Now write the openocd command to run the debugging server with the configuration files you associated :

    $ sudo openocd -f [interface] -f[target]

It will ask for your root password.

On my machine, it displays this:

Open On-Chip Debugger 0.10.0+dev-00510-g766d611 (2018-08-10-17:46)

Licensed under GNU GPL v2

For bug reports, read

WARNING: interface/stlink-v2.cfg is deprecated, please switch to interface/stlink.cfg

Info : auto-selecting first available session transport « hla_swd ». To override use ‘transport select <transport>’.

Info : The selected transport took over low-level target control. The results might differ compared to plain JTAG/SWD

adapter speed: 1000 kHz

adapter_nsrst_delay: 100

none separate

Info : Listening on port 6666 for tcl connections

Info : Listening on port 4444 for telnet connections

Info : Unable to match requested speed 1000 kHz, using 950 kHz

Info : Unable to match requested speed 1000 kHz, using 950 kHz

Info : clock speed 950 kHz

Info : STLINK v2 JTAG v17 API v2 SWIM v4 VID 0x0483 PID 0x3748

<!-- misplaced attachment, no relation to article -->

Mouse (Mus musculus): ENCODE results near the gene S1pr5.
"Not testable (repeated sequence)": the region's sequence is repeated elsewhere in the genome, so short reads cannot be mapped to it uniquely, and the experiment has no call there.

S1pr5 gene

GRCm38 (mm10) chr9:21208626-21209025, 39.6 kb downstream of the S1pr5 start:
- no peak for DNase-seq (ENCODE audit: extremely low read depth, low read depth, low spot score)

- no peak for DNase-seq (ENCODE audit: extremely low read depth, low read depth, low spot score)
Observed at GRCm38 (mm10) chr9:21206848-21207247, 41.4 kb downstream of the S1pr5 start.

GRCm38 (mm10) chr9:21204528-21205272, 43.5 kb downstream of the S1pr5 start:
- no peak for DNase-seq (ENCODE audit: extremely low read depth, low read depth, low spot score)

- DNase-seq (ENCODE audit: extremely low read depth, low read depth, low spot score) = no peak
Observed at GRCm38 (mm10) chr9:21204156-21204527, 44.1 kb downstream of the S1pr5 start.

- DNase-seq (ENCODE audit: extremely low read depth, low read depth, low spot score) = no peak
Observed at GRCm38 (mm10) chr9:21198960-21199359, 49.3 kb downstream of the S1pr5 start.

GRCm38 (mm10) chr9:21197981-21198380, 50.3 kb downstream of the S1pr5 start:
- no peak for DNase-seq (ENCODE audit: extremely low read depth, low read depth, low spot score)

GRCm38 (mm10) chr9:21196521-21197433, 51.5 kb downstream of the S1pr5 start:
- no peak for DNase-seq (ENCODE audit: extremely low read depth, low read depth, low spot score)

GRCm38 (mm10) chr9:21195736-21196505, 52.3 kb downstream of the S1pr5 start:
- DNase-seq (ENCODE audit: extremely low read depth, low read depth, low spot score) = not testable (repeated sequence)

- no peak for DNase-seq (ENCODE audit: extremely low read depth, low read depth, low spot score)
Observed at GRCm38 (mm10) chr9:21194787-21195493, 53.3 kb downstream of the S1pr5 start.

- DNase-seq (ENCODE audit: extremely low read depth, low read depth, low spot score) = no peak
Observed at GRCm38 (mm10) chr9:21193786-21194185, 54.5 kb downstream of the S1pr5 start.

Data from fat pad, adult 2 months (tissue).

Info : using stlink api v2

Info : Target voltage: 3.241744

Info : stm32f1x.cpu: hardware has 6 breakpoints, 4 watchpoints

Info : Listening on port 3333 for gdb connections

Brilliant ! So what does it tell us? That everything is working, even if I have a warning, telling me my version of ST-LINK v2 file is depreciated. (I figured out that it linked directly to the st-link.cfg file instead).

Start Debugging!


Trouble shooting

ARM architecture-specific GDB configuration

Search into your package manager if you have not gdb-arm-none-eabi installed,

$ sudo apt-cache search gdb-arm-none-eabi

gdb-arm-none-eabi – GNU debugger for ARM Cortex-A/R/M processors

$ sudo apt-get install gdb-arm-none-eabi

for mac OSX https://github.com/eblot/homebrew-armeabi

Then instead of running gdb this way




$target remote:3333

$info register